If you really must know, yes, I'm getting an iPhone. It was not a no-brainer until very recently, when Rogers/Fido offered a promotional 6 GB plan for $30 on top of a voice plan. Still not a no-brainer, because after some speculation, about whether my plan was eligible for the most coveted of mobile computing platforms, I called Fido today to find out if I'm eligible for that which must be worshiped and/or bitched about. The plan has nationwide Fido-to-Fido calling, necessary for calling the girl while we had our long distance relationship, my being in Vancouver and her being in Toronto; unlimited weekends and evenings; something called "Can. ID" (can someone enlighten me as to what that does?); and that's it for exactly 30 dollars a month. That last point is important because it qualifies me for the $249 8 GB iPhone, not the $199 8 GB iPhone, which comes with a plan of more than 30 dollars a month.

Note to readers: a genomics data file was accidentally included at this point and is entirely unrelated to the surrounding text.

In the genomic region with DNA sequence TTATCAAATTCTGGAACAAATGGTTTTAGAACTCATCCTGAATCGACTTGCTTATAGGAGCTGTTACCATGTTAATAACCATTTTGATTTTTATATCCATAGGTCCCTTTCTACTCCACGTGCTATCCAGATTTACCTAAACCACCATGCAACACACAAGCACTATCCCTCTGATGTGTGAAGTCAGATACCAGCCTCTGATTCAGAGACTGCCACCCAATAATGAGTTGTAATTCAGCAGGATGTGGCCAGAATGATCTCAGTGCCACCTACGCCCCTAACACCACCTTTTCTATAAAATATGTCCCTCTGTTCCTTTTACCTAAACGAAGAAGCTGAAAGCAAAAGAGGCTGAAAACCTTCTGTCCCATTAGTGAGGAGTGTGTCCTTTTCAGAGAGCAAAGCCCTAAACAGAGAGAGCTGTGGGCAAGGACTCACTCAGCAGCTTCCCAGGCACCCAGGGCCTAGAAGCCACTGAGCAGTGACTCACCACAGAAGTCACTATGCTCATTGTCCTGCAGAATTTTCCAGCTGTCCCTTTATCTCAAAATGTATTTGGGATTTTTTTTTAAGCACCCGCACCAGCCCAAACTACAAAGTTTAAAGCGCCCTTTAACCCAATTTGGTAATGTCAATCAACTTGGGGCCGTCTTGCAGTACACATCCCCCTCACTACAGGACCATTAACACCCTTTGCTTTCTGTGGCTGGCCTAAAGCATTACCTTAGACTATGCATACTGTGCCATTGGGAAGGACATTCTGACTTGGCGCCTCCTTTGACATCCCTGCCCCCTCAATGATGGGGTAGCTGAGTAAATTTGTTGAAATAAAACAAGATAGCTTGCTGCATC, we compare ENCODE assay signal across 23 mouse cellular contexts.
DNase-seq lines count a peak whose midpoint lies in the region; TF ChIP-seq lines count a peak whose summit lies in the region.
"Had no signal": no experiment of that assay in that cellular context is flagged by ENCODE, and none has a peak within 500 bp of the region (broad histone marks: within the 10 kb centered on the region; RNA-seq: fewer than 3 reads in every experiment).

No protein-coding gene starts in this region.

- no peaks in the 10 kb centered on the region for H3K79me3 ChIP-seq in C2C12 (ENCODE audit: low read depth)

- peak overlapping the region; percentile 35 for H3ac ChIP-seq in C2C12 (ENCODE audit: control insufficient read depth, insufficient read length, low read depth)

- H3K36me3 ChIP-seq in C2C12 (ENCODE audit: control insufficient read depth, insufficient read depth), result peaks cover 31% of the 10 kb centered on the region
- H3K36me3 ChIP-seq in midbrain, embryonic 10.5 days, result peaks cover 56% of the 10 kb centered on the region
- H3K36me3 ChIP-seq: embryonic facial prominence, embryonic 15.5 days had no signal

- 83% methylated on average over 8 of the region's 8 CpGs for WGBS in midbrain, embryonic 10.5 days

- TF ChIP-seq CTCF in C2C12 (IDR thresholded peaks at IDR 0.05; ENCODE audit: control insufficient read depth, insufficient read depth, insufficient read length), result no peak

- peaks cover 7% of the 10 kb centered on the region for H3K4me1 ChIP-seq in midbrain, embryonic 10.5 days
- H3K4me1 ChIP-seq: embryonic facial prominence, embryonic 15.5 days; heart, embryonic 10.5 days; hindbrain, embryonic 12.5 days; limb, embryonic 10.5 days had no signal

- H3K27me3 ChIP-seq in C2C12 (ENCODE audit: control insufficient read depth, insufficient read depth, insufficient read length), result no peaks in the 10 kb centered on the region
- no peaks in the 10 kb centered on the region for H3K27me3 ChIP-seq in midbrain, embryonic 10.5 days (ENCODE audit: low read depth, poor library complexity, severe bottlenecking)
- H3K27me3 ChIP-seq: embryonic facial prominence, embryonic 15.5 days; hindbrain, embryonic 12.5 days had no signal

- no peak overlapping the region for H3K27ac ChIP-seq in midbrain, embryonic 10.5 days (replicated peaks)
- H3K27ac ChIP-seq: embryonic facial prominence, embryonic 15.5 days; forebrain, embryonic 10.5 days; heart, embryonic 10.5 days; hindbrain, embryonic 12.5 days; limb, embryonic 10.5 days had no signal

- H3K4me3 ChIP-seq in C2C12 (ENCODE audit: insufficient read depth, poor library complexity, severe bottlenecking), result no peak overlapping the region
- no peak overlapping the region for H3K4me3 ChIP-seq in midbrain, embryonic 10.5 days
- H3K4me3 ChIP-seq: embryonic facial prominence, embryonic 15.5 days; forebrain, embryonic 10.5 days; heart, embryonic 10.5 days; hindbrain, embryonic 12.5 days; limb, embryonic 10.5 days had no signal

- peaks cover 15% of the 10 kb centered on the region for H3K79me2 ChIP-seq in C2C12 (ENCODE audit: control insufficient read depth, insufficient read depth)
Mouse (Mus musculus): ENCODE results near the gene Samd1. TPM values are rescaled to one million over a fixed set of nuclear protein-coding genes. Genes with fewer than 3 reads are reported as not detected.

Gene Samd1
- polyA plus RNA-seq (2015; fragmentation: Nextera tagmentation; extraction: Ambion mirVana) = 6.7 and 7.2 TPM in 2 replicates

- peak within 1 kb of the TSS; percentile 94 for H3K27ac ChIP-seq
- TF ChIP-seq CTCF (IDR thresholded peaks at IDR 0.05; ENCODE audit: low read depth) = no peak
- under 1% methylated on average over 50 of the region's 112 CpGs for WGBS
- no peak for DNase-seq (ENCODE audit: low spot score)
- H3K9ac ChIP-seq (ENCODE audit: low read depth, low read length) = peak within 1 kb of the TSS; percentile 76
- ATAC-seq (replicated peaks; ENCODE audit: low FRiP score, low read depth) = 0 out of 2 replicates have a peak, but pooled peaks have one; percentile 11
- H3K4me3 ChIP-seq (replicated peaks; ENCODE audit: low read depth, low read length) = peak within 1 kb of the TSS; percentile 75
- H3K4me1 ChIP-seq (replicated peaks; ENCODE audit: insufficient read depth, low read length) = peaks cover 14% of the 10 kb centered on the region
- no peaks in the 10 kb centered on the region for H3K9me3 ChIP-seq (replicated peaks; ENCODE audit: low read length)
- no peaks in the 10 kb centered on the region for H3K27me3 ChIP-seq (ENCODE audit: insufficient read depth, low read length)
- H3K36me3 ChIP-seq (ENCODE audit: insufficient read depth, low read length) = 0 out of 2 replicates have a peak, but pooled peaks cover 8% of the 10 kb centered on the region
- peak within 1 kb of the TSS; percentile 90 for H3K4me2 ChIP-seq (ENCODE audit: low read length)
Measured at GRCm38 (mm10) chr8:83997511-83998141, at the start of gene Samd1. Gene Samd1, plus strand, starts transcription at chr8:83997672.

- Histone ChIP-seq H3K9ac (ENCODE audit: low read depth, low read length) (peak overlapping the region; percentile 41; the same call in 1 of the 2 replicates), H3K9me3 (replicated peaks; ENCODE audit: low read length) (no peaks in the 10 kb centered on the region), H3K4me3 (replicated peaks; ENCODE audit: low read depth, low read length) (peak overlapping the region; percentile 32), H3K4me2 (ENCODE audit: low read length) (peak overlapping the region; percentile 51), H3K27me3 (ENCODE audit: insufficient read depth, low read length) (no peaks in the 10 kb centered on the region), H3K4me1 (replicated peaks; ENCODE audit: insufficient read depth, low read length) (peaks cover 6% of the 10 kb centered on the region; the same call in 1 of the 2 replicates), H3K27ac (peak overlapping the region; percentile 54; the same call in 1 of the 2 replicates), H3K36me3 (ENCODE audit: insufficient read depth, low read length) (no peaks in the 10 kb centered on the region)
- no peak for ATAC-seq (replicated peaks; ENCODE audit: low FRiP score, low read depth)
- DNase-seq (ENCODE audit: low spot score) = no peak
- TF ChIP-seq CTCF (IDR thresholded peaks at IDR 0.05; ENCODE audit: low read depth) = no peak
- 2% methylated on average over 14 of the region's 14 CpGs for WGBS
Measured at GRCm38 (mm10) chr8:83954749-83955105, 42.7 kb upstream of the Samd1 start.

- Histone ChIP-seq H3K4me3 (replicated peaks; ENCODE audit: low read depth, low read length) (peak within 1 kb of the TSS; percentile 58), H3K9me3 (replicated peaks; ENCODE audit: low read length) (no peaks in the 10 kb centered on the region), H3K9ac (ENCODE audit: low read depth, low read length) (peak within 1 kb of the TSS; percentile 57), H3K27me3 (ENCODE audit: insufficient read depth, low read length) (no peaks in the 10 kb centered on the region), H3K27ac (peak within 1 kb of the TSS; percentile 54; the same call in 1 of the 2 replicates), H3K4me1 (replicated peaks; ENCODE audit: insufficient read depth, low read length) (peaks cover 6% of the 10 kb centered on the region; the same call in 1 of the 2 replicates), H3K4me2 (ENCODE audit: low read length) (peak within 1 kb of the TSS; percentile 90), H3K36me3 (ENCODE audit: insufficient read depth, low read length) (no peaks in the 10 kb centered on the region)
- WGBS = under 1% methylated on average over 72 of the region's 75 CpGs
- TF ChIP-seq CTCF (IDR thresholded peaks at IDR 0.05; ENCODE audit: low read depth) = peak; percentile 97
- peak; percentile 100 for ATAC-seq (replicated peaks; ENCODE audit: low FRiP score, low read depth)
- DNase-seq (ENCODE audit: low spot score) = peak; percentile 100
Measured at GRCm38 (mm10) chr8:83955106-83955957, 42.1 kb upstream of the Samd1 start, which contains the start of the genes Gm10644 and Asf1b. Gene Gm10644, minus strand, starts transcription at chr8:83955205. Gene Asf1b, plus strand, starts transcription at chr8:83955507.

Added to my current plan are Caller ID and 50 monthly text messages. No voicemail for quite some time now: it was always quicker for me to call the person back and ask them what they were calling about then to listen to the message, find a pen to write down the number (which requires rewinding not being as fast a write as people are talkers) and forget to delete the message, then listen to my voicemail later on wondering if it was a new message or not. Visual Voicemail looks interesting, but I don't get enough phone calls to warrant paying for it. Forgetting to ask the helpful French-accented Fido representative if I could keep the add on features, I still assume the answer is yes.
After some initial confusion about the location of tonight's DemoCamp Vancouver, we all made it to the Irish Heather to hear about the iPhone, co-housing, a Facebook application for bus schedules, and tracking the movements of people while they visit a site. And then networking ensued, at least presumably, since I left after the demonstrations.